As the film begins, director Palmer includes a quote from Candide: “If this is the best possible world, what then are the others?” This goes directly to the dreamers – those who imagine escaping their situation, and those who imagine making it better. Act 3 becomes a heist film, but we miss out on the fun part, as the planning just seems to happen. When the big day arrives, some things go right, and some things go wrong. Mostly, it’s an unrealistic chain of events that involves every character listed above, plus The Golem (Kyle Mooney) as the leader of the drug-dealing Hasidic Jews, a couple of NYC Detectives, and a Mexican cartel boss, who raises eyebrows outbidding Craig for the Navigator where the drugs are stashed. It seems fairly likely that Lincoln contributed to the film’s production since “Navigator” is mentioned numerous times.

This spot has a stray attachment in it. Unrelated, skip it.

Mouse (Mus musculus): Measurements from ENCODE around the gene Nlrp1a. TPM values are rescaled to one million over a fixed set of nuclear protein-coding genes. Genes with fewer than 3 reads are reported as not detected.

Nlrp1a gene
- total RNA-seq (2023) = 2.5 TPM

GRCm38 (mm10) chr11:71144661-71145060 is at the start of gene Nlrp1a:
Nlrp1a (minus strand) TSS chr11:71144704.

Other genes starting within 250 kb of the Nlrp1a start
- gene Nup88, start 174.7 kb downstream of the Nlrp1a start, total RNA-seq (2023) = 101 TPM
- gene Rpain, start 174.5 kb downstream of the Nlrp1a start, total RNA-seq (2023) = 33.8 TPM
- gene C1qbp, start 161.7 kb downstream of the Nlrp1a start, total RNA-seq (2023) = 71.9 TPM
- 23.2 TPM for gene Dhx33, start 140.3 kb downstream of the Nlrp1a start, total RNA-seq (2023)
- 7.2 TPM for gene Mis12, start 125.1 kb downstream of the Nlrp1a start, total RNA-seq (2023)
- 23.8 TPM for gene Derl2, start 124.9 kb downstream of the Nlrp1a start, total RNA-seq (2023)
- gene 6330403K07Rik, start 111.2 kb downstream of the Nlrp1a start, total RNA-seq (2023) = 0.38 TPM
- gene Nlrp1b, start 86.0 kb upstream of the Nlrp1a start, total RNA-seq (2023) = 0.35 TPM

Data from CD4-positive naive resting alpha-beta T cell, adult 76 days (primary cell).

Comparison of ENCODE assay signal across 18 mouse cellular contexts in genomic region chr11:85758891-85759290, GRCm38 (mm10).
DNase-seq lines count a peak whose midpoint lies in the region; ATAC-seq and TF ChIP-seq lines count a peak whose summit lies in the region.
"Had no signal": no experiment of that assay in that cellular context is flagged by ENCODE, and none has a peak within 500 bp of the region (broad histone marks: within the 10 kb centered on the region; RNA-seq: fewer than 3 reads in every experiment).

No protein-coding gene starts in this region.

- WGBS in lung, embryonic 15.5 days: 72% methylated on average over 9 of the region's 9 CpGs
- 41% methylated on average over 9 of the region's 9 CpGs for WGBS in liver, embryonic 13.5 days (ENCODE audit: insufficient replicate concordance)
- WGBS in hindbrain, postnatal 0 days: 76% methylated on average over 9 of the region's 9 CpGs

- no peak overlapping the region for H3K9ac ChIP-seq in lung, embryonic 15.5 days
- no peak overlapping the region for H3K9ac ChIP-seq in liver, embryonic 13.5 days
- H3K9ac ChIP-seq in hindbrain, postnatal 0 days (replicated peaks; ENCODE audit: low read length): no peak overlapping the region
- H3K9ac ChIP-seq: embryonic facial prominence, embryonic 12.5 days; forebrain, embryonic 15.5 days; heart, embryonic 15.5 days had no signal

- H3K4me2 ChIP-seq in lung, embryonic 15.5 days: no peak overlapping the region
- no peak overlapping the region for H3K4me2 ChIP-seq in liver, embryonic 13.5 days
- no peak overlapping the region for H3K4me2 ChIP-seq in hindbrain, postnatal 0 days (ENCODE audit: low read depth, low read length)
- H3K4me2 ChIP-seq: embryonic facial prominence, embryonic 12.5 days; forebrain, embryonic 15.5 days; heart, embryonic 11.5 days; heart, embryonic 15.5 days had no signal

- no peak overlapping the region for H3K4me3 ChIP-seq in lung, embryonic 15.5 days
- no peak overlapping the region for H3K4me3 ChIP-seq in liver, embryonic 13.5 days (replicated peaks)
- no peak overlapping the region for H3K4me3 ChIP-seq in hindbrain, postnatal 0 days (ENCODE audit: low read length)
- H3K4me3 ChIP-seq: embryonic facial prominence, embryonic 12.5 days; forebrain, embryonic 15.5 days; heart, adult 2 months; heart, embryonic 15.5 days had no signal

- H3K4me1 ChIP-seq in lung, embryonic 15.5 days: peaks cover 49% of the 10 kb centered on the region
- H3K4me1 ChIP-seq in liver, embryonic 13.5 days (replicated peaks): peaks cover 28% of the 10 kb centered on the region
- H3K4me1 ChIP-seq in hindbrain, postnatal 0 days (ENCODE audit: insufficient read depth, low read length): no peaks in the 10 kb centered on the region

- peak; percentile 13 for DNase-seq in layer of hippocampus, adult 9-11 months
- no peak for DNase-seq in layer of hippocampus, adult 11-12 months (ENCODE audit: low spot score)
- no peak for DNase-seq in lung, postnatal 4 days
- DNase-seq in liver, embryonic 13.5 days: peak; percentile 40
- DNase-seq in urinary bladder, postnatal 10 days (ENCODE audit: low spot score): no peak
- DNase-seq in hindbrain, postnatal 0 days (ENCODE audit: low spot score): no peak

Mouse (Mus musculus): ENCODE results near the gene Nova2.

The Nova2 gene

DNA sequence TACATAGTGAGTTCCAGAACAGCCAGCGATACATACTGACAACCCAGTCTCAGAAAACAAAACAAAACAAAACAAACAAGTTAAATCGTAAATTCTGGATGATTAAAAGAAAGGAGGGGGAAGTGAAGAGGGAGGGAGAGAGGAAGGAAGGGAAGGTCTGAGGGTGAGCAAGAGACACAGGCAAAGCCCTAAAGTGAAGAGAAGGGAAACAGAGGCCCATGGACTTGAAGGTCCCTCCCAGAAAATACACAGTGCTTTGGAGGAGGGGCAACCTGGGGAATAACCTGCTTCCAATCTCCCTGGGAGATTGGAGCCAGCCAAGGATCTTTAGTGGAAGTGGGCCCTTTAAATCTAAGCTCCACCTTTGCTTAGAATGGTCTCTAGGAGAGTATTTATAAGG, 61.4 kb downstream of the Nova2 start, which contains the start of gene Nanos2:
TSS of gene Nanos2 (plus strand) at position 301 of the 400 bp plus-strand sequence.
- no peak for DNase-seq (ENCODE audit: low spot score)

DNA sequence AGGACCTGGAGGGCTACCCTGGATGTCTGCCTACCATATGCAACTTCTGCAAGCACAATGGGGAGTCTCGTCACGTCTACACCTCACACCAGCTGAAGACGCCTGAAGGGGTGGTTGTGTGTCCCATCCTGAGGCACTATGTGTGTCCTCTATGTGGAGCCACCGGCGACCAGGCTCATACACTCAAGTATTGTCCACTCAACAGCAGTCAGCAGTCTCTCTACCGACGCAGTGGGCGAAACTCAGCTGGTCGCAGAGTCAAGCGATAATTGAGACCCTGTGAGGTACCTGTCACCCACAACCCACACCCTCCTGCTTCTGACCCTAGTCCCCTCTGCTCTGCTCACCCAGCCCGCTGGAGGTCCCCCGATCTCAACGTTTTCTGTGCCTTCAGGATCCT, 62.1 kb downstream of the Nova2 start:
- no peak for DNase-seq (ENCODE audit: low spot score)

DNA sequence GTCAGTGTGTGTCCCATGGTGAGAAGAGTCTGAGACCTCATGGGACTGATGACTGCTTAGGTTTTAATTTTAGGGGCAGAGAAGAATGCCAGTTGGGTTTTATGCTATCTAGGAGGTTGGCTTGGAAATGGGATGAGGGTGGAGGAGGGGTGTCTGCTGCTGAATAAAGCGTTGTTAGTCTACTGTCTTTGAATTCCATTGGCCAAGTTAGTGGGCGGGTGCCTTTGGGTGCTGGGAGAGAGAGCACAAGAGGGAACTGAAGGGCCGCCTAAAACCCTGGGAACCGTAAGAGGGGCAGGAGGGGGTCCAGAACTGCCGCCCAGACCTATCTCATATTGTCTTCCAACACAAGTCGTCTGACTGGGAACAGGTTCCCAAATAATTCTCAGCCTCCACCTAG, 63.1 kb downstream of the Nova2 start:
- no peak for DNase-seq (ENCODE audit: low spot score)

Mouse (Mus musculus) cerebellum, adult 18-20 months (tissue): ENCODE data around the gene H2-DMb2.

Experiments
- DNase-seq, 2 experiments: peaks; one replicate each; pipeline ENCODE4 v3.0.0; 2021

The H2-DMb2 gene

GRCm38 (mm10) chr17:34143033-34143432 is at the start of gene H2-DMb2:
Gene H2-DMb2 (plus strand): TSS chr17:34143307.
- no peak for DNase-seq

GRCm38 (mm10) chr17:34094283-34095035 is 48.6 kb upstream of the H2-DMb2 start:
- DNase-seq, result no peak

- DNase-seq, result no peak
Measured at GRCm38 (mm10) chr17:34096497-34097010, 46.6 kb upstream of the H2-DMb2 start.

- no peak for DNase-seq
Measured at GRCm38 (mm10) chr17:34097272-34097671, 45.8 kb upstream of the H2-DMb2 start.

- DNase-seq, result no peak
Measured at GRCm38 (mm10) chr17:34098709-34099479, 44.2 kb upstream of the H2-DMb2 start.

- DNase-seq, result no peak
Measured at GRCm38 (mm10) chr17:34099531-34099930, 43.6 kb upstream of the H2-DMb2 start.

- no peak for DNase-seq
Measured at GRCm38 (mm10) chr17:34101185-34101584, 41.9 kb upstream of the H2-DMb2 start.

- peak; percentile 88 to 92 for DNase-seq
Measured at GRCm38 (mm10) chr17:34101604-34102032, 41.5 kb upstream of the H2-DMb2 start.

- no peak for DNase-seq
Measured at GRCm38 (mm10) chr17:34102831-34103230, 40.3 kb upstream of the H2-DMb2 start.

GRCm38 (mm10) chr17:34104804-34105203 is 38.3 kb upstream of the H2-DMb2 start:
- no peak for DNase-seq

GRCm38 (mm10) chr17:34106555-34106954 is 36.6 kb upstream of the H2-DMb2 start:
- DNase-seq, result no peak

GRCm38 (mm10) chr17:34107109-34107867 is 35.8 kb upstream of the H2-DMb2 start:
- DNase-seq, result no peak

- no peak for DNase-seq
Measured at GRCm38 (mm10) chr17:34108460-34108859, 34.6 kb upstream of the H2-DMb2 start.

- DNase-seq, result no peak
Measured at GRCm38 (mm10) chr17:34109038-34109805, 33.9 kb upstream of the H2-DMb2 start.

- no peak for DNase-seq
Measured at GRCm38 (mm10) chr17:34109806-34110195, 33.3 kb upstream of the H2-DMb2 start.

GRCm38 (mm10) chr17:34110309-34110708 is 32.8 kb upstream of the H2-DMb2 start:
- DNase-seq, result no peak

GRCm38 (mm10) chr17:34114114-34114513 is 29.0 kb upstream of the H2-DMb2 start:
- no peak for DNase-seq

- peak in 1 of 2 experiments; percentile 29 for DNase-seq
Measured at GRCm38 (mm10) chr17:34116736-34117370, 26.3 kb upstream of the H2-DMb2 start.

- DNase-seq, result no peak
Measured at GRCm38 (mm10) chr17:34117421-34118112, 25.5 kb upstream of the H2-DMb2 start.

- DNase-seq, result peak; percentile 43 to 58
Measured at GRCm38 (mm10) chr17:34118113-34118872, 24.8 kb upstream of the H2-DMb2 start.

Director Palmer utilizes a countdown to the big event … assuming the “ripple” wouldn’t be considered a bigger event … and that provides the odd pacing for the film. Also odd is the inclusion of a Popeye Doyle reference, when it’s quite unlikely that these characters would be familiar with THE FRENCH CONNECTION. Additionally, it’s the unnatural dialogue and the wedged-in social commentary that come across as misplaced. Comparing being poor to slavery in a five second scene makes it appear the goal was to fit in as many social issues as possible within a 90 minute run time. Sometimes weird is interesting. Sometimes it’s just weird. Sometimes it’s just kind of meh.

Screen Media will release NAKED SINGULARITY in select theaters on August 6th as well as opening wide and on demand August 13th, 2021